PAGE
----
Since the odometer is not working, I start at the instrument cluster. I remove the cluster so I can have the odometer repaired and I can check the neutral light bulb, circuit board and connector.
I removed the wiring circuit board from the back of the cluster and tested the neutral bulb (4th bulb from the top) with an ohm meter. There was continuity (zero ohms) so the bulb is good.
While the bulb is out, I use electric contact cleaner and 1500 grit wet/dry paper to gently and carefully clean the contacts on the bulb holder and the small copper tabs that fold over the plastic backing into the hole for the bulb holder. Go slow, easy and be careful since the copper foil is very thin and you don’t want to break it.
Next I test the leads on the back of the circuit board that go to the neutral bulb (2nd pair of pins from the bottom) to see if there is continuity between the two pins that go to the neutral light. To do this I install the bulb holder into the cleaned circuit contacts. The circuit contacts had continuity (zero ohms) so they are not broken.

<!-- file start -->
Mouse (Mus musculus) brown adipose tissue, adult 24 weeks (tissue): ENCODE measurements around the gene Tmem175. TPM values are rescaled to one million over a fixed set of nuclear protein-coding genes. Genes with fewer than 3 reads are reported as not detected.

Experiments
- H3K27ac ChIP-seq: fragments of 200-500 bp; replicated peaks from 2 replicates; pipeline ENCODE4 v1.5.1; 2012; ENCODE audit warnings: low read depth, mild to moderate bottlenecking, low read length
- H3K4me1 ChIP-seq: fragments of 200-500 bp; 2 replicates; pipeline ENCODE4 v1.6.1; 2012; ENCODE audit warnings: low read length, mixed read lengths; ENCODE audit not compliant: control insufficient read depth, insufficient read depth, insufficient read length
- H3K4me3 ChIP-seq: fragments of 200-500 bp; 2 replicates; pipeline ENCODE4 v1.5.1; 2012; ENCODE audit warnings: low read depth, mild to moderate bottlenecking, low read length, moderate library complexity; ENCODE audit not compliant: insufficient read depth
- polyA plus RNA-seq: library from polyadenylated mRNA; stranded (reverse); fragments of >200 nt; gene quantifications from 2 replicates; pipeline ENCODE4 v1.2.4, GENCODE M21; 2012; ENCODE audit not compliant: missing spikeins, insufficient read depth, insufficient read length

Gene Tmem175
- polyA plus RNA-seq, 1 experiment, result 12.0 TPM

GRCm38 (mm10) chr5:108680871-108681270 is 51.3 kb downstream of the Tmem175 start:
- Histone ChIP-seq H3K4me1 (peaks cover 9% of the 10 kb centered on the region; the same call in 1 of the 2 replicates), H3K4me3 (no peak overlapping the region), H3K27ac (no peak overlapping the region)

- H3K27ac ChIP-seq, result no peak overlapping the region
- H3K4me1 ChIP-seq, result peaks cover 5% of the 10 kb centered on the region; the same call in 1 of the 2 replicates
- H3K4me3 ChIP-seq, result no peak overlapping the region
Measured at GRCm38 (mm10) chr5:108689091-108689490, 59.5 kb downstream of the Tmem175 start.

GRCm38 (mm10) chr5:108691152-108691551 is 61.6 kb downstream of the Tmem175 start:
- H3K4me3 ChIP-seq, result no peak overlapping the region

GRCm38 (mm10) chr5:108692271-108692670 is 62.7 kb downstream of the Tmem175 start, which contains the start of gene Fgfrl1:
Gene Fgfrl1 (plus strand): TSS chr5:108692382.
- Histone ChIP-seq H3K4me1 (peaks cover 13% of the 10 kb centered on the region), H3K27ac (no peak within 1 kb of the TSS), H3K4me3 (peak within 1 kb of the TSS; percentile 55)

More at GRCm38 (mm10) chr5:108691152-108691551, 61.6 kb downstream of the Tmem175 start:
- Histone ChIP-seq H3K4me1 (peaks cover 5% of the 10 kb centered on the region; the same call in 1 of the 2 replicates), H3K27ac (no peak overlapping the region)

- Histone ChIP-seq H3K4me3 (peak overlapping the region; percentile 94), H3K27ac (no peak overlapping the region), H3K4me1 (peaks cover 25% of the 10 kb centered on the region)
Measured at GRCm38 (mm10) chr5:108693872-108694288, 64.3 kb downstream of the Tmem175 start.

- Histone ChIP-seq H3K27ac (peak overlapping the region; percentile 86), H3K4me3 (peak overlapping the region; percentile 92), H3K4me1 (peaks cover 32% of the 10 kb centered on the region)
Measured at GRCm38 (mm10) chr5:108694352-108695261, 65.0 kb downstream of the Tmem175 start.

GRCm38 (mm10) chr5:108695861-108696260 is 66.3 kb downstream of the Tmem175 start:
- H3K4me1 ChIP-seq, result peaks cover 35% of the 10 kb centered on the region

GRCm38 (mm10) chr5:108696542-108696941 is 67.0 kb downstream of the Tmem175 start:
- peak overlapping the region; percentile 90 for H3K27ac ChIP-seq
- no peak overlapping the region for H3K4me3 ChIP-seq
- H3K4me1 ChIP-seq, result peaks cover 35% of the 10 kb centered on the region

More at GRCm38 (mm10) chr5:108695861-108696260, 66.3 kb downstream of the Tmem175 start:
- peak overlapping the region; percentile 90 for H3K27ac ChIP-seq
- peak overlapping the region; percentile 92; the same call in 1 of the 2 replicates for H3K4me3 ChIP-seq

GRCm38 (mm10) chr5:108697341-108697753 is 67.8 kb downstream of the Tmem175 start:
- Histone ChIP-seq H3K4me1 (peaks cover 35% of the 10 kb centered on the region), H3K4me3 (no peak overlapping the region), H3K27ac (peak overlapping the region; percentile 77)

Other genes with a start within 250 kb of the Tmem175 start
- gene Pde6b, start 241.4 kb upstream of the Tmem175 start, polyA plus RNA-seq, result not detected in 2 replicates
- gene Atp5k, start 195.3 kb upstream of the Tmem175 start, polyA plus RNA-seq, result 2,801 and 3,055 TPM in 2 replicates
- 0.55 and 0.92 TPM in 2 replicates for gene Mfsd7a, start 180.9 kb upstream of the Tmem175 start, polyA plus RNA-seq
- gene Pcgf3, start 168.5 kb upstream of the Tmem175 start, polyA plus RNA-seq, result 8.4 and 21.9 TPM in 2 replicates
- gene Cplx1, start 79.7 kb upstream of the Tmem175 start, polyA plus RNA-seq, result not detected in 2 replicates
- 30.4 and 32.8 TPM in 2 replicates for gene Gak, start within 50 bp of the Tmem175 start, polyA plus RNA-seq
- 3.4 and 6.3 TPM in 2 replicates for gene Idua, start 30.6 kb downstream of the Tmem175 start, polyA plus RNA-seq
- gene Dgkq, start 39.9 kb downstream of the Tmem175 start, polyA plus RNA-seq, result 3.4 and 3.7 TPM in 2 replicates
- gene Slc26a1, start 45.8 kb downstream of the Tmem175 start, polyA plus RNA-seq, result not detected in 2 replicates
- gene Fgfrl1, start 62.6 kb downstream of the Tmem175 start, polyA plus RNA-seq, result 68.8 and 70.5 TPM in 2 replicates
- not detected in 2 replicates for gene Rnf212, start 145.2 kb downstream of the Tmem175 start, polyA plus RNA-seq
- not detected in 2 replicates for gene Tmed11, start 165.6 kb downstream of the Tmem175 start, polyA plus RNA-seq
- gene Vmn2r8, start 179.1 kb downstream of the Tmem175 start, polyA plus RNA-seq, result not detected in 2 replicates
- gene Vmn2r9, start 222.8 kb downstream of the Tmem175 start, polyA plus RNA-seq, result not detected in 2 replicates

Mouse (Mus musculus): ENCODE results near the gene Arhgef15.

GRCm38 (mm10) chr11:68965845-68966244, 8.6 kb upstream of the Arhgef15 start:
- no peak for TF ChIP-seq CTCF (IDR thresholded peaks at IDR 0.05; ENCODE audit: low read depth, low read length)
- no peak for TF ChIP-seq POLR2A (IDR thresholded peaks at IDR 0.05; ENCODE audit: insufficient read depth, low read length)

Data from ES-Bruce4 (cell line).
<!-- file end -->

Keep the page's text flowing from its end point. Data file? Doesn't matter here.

I cleaned the male pins on the circuit board and the female sockets in the wiring connector with electric contact cleaner and plugged the connector into the circuit board pins multiple times but the neutral light still did not light.
That crosses off items 1, 2 and 3 from the list of possible causes.
Checking Neutral Switch and Wiring
When I looked at the neutral switch on the underside of the transmission, it was covered in dirt and transmission gear lube. That likely means the neutral switch is leaking, a common failure for these switches.
Here is a short video showing how I diagnosed that the neutral switch failed using a simple test. This also tested the wiring from the headlight shell terminal block to the neutral switch/oil pressure connector shown in the video.